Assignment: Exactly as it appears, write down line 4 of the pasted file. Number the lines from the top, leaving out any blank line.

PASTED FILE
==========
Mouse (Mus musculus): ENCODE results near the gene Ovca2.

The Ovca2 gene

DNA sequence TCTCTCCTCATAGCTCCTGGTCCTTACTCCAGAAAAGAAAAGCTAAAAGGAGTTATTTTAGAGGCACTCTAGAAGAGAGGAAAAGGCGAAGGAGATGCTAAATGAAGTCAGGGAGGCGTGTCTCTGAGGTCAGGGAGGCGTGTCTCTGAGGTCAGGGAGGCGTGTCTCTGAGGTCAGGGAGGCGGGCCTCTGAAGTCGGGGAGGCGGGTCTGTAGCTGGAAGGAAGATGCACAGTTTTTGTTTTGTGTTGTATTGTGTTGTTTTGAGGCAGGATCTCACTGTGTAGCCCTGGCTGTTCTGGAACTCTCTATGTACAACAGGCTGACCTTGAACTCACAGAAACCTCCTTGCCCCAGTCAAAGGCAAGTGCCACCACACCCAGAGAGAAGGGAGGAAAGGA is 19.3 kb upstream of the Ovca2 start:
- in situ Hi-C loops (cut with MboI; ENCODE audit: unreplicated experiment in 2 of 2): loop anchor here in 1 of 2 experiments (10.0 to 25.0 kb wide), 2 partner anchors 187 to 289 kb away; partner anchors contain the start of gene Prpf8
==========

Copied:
- in situ Hi-C loops (cut with MboI; ENCODE audit: unreplicated experiment in 2 of 2): loop anchor here in 1 of 2 experiments (10.0 to 25.0 kb wide), 2 partner anchors 187 to 289 kb away; partner anchors contain the start of gene Prpf8